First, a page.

Consumers Would Rather Get a Root Canal or Watch Paint Dry Than Create Unique Passwords, Onfido Survey Finds

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On World Password Day, global survey exposes consumers’ views and behaviors about creating and using passwords

Onfido, the global identity verification and authentication company, today announced the results of a global study* that found 17% of consumers would rather watch paint dry than create a unique password for every online account they have. Issued by Censuswide, the study polled more than 4,000 consumers in the United States, the United Kingdom, France and Germany who have online or mobile accounts on their password habits, attitudes and more.

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On World Password Day, our survey showed that 17% of people would rather get a root canal than create unique passwords https://bit.ly/3tqBvO6 #biometrics #identityverification

Despite widely recognized security risks, passwords remain the de facto standard for user access and authentication for online applications, with the average person having 100 passwords. Onfido’s survey results indicate many consumers find password creation cumbersome, and widespread poor password hygiene could put consumers and the brands they engage with at risk.

Additional key findings from the study include:

  • People would rather get a root canal than create unique passwords for all of their online accounts.
    Consumers surveyed would rather do mundane, uncomfortable and, in some cases, painful activities than create a unique password for every online account they have.Seventeen percent of respondents would rather file their taxes. One in 10 people surveyed would rather get a root canal or a filling, 9% would rather get a colonoscopy, and 15% of respondents would rather wait in line to update their vehicle registration or driver’s license (e.g. at the DMV or RMV).
  • Many predict a no password future is imminent and express openness in alternate biometric authentication methods.
    Fifty-eight percent of respondents predict that passwords will be extinct within nine years, with just over two in five (41%) predicting in five years or less. A majority (58%) say they would use biometrics (i.e., fingerprint or facial biometrics) in place of a password for all of their accounts if the brands and services they used offered it.
  • Bad password habits persist among consumers.
    Fifty percent of those surveyed reuse passwords* (17% use only one for all accounts; 33% use a handful rotated across all accounts). One in five of consumers surveyed have a core password that they adapt to meet brands’ password strength requirements (this could be character length, special characters, etc. – a well-recognized best practice for protecting accounts from bad actors that use tactics like credential stuffing that capitalize on repeat passwords).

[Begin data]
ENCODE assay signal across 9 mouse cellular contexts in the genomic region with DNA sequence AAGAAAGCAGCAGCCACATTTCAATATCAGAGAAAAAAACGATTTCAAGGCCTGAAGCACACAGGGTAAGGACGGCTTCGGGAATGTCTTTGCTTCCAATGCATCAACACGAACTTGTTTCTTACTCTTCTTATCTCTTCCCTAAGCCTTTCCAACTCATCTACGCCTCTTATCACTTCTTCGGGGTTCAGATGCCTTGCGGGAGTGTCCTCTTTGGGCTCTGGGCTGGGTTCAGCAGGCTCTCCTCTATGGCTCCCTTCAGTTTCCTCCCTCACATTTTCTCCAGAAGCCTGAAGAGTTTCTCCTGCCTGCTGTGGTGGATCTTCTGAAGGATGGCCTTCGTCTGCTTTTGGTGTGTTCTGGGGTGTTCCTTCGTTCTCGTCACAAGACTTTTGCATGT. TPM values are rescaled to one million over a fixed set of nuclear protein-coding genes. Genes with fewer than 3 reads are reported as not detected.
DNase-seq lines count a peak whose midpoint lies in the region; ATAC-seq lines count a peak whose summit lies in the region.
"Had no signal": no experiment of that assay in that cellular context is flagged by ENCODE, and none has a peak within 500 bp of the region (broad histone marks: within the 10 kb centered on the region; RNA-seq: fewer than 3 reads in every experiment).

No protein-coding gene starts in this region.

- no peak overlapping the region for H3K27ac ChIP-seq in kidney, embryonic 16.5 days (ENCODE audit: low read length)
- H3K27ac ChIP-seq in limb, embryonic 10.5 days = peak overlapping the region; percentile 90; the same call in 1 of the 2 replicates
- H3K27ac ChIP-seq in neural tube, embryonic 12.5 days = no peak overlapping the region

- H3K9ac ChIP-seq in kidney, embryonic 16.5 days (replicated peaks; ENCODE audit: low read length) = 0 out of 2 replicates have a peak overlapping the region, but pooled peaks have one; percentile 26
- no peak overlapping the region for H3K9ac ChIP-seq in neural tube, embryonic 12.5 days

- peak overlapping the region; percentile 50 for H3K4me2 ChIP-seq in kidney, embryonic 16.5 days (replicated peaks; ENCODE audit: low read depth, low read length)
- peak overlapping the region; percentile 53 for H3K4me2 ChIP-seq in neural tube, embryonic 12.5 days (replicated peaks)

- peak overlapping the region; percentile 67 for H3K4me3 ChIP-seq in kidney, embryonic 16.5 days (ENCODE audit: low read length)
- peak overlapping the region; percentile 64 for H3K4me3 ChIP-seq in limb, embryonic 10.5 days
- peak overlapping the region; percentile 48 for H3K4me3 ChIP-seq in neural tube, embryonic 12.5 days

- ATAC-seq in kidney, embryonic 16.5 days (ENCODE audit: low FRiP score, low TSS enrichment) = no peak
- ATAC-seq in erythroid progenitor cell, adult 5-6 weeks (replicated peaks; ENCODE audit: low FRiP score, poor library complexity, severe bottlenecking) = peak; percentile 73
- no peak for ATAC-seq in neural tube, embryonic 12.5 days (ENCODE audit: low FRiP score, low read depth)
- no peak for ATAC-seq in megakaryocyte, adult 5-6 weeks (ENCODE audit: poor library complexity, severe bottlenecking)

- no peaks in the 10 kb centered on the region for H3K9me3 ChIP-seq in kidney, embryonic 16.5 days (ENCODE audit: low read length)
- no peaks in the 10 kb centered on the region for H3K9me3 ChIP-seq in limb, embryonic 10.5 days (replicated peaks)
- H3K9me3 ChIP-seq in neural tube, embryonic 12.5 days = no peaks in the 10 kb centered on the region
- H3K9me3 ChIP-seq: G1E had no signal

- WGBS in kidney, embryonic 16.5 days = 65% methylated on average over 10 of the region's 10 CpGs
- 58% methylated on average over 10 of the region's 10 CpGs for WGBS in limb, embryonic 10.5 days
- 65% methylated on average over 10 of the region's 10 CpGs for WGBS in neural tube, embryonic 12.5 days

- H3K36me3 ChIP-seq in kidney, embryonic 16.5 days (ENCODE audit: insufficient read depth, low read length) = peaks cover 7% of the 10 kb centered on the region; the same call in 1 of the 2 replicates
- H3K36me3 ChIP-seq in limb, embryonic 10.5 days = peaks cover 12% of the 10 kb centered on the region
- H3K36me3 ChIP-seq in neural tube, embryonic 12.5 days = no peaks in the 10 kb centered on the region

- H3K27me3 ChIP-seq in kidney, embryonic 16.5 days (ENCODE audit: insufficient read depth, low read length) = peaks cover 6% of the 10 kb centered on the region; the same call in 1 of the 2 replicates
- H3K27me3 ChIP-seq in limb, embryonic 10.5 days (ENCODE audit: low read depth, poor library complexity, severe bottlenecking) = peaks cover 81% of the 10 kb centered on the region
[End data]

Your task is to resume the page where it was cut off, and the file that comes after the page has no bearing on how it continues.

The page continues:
• Consumers prioritize creating tough-to-crack passwords, but draw from worryingly obvious places of inspiration.
    When coming up with a new password, 29% consumers surveyed say creating a password that is hard to crack is top priority. One in four say meeting the requirements of the service they are interacting with is top priority, while 18% prioritize something simple that they won’t forget and just over one in 10 (11%) prioritize it matching their other passwords.Over one in five consumers who have passwords for online or mobile accounts surveyed (22%) use birthdays as inspiration for passwords, while 19% use pet names, 19% use family names, 14% use a hobby, 12% use time of year (seasons, months, year), and 10% use their mother’s maiden name. Ten percent also list each of the following as inspiration: sports teams, street names/addresses, and phone numbers. Stealthy hackers can find much of this information about a given person online with just a few searches, which put consumers at risk.
  • Password complexity prioritized over simplicity is most common for banking, home security applications, crypto exchanges and software or services used for work.
    The survey also asked consumers to rate the importance of having a complex and secure password versus a simple and memorable password for accounts within specific industries (on a scale of “1” being simple and memorable and “5” being complex and secure). Nearly three in five (57%) selected complex and secure for banking, nearly half (48%) selected the same for home security applications followed by crypto exchanges (47%), and software or services used for work (38%).Over one-third prioritize password complexity and security for online health services (35%) and gambling/betting (35%), and over 3 in 10 prioritize this for social media, less than 3 in 10 make password complexity and security a priority for travel applications (28%), online education services (25%), and gaming platforms (24%).

“Passwords are an insufficient form of authentication because the onus lies on consumers to remember them and ensure their complexity. With today’s fraudsters carrying out highly sophisticated attacks using data from the dark web, even the lengthiest and seemingly strongest passwords can be relatively easy to hack,” said Sarah Munro, Director of Biometrics at Onfido. “A better, more secure path forward is for organizations to invest in biometrics-based technology that can offer a more convenient and secure experience for consumers.”

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